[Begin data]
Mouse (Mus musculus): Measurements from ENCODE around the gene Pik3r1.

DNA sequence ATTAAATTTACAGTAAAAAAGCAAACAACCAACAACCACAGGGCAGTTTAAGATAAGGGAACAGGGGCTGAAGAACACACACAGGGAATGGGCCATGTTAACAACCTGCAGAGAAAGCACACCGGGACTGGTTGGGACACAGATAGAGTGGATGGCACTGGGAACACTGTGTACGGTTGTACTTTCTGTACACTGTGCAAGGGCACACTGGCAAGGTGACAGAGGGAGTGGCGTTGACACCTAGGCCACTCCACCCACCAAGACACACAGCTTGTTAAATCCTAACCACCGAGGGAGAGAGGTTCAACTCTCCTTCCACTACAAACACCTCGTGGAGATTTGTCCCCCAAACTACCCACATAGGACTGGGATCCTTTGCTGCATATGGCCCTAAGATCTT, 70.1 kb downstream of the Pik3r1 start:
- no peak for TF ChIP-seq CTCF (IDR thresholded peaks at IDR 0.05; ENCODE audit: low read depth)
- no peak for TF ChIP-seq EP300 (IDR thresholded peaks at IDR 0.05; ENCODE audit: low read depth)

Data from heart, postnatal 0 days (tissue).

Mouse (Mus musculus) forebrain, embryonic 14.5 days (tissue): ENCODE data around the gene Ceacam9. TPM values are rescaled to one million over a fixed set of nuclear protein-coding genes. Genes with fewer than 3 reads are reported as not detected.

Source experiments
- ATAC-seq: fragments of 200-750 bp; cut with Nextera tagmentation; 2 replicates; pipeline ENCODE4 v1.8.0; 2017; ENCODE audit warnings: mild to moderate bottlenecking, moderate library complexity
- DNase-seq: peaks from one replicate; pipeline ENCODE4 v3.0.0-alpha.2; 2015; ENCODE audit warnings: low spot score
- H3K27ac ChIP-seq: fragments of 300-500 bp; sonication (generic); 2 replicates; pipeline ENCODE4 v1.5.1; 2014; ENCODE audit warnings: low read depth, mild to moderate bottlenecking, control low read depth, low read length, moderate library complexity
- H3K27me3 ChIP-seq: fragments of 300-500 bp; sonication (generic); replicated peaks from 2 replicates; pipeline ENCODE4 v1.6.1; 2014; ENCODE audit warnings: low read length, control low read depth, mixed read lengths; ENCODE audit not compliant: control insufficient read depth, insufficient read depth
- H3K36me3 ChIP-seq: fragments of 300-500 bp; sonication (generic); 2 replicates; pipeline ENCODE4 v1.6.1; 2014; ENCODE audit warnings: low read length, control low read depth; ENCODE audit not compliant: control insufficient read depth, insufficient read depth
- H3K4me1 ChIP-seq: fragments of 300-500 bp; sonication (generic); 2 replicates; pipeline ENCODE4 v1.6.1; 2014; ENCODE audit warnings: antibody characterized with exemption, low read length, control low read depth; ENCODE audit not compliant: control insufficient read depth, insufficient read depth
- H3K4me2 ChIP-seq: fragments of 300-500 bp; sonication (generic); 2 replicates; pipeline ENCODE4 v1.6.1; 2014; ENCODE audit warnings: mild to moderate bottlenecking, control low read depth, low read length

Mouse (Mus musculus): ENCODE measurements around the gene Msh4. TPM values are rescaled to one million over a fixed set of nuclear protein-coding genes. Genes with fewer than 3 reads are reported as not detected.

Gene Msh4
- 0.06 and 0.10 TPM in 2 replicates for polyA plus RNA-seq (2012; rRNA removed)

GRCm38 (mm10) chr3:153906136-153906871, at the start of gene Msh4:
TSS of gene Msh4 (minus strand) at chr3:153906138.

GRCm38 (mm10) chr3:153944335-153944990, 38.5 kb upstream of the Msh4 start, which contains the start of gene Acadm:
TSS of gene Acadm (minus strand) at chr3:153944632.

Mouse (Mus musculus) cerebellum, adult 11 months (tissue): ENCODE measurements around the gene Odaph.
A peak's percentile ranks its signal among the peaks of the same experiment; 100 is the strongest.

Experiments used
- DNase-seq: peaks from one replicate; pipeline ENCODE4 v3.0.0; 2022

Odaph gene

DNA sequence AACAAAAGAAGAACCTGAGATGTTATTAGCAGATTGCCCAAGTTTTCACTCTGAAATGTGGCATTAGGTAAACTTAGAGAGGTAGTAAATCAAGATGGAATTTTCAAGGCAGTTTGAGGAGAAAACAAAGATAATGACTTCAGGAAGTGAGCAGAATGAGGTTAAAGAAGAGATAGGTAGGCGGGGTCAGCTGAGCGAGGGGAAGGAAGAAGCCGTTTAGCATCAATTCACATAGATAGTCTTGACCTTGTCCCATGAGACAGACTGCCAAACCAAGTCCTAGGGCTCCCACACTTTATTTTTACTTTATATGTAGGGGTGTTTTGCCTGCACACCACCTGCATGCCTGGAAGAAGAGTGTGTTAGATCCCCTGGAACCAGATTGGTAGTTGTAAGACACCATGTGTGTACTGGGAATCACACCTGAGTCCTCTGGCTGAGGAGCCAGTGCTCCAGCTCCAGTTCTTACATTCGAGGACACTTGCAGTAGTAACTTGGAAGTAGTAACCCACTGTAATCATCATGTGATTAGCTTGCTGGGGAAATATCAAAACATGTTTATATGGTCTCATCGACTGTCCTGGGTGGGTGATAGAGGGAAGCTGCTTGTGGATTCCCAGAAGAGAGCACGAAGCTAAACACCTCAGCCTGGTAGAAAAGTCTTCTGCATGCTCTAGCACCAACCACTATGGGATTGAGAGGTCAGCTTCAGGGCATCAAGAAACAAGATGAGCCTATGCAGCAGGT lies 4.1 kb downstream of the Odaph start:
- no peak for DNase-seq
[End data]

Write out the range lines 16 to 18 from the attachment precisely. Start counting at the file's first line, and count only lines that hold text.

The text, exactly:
Gene Msh4
- 0.06 and 0.10 TPM in 2 replicates for polyA plus RNA-seq (2012; rRNA removed)

GRCm38 (mm10) chr3:153906136-153906871, at the start of gene Msh4: